Askwar Hilonga is a rural Tanzanian native who studied abroad to achieve a PhD in nanotechnology. He hoped that his education would enable him to create a water filtration device that would help supply clean drinking water to the 70% of Tanzanian households who do not have it.[11] Still in its early stages, the filter shows a lot of promise. It is a sand based filter, and although sand can remove debris and bacteria from the water, Dr. Hilonga added specific nano materials to the filter in order to remove chemical and heavy metal contaminants as well.[11] He recently won a prize of $38,348 USD from the UK’s Royal Academy of Engineering for his innovation. Dr. Hilonga estimates that the price per unit will be considerably less that the initial $130 USD now that he can buy materials in bulk to create the filters. For those families who cannot afford their own filter, Dr. Hilonga has created water stations where people can buy the clean water at an affordable price.[11]

Slingshot is the creation of inventor Dean Kamen, better known for his invention of the Segway. Slingshot is a machine that produces potable water from practically any source through vapour compression distillation and requires no filters to function.[12] Its power can come from electricity if available, from a diesel generator (found at many remote hospitals), or in very remote areas it can use a Sterling engine, which is fueled by any combustible source.[13] When designing Slingshot, Mr. Kamen wanted it to be able to run for 5 years without maintenance, use less than a kilowatt of power (less than a hair dryer), generate 1000 liters of clean water per day, and require no pipelines, pre-treatment or consumable materials for the filtration.[13,14] Mr. Kamen has finished his creation, and has created a documentary about it, so we will just have to wait and see if this machine works as well as its creator hoped it would.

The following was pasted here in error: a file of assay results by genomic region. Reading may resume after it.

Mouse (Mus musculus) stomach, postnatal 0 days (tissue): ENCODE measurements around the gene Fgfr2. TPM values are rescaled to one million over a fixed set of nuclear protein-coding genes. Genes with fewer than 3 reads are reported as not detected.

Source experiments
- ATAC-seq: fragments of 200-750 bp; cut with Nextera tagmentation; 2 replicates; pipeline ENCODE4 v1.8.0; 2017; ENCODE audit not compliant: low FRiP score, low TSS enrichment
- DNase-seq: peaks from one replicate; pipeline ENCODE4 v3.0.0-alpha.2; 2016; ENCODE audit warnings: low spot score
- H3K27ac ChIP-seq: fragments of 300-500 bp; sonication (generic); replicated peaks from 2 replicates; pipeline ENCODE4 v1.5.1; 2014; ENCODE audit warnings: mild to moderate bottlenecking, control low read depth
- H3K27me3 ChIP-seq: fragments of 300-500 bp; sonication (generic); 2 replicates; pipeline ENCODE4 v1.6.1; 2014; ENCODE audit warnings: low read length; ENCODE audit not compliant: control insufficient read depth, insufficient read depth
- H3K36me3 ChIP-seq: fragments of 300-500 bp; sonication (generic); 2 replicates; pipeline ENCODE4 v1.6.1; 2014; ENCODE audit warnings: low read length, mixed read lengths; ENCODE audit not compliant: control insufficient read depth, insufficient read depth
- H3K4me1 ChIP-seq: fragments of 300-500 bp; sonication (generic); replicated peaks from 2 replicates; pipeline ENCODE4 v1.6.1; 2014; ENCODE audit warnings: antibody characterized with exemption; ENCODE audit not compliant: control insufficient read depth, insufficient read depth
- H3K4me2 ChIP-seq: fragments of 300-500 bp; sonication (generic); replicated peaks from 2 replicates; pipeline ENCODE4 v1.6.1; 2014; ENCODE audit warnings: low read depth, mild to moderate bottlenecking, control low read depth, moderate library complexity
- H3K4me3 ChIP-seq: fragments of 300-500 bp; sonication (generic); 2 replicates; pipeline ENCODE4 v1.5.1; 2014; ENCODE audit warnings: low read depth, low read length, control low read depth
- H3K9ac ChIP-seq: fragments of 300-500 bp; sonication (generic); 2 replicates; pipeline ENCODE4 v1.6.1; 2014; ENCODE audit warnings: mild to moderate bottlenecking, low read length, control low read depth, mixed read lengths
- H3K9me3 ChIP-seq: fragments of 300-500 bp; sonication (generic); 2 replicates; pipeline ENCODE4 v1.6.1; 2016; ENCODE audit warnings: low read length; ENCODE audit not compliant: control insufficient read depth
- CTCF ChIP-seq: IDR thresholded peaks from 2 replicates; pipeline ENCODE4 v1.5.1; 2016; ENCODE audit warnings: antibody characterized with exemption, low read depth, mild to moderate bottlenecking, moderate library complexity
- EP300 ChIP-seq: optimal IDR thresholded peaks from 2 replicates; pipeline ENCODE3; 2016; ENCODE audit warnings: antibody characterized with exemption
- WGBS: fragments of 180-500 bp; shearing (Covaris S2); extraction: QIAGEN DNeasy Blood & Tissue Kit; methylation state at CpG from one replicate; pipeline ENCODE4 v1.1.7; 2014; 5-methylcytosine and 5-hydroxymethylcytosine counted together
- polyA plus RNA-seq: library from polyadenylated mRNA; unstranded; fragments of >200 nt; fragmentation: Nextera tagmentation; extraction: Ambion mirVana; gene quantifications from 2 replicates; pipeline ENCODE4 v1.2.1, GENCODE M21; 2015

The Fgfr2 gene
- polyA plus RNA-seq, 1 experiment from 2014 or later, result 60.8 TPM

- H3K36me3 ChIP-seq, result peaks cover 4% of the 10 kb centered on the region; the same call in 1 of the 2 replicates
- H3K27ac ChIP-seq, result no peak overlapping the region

Making Water From Thin Air

What if there was a billboard that could use humidity to create clean drinking water? Sounds crazy. It exists. In Peru, the University of Engineering and Technology (UTEC) designed a billboard that can condense water from humidity. This billboard is located in one of the driest places on earth – Lima, Peru. Lima receives practically no rainfall even though it experiences average relative humidity of 83.9%.[15] Lima’s population is approximately 7.5 million, 700,000 of which do not have access to clean drinking water. [16] In response to this need UTEC created the billboard, which harbours five condensers that act to cool the air and thus create liquid water. The water is subject to reverse-osmosis purification before it can be stored in the 20L storage container at the base of the billboard. It is capable of producing 96 liters of water per day for local residents. And although the billboard cost a mere $1200 USD to build, it has the ability to offset the construction and energy costs through advertising on the billboard itself. Whether more will be created, or whether the design will be available for sale to other countries or industries is yet to be seen.[16]


1. Gleick P.H. (1996). Basic water requirements for human activities: Meeting basic needs. Water international, 21; 83-92.

2. USAID. (2015). Water and sanitation. Retrieved from:

3. National Geographic. (2015). A clean water crisis. Retrieved from:

4. Chakravorti, B. (2015). Is clean water the new oil? Retrieved from:

5. Scanlon, J., Cassar, A., & Nemes, N. (2004) Water as a human right? IUCN Environmental Policy and Law Paper No. 51

6. MIT Technology Review. (2015). Megascale Desalination: The world’s largest and cheapest reverse-osmosis desalination plant is up and running in Israel. Retrieved from:

7. Belton, P. (2015). Can making seawater drinkable quench the world’s thirst? BBC Business. Retrieved from:

8. McKeag, T. (2014). Do tilapia and mangroves hold secrets to desalination? Retrieved from:

9. The World Health Organization. (2013). Diarrhoeal disease. Fact sheet No330. Retrieved from:

10. Webb, J. (2015). Bug-killing book pages clean murky drinking water. BBC Science. Retrieved from:

11. BBC. (2015). Tanzanian low-cost water filter wins innovation prize. Retrieved from:

12. Melanson, D. (2008). Dean Kamen aims to clean water, generate electricity with Slingshot machine. Retrieved from:

13. Science

14. Kamen, D. (2010). What’s behind my curtain? TEDMED 2010. Retrieved from:

15. Wikipedia. (2015). Lima. Retrieved from:

16. Smith-Strickland, K. (2013). A billboard that condenses water from humidity. Popular Mechanics. Retrieved from:

Comments are closed.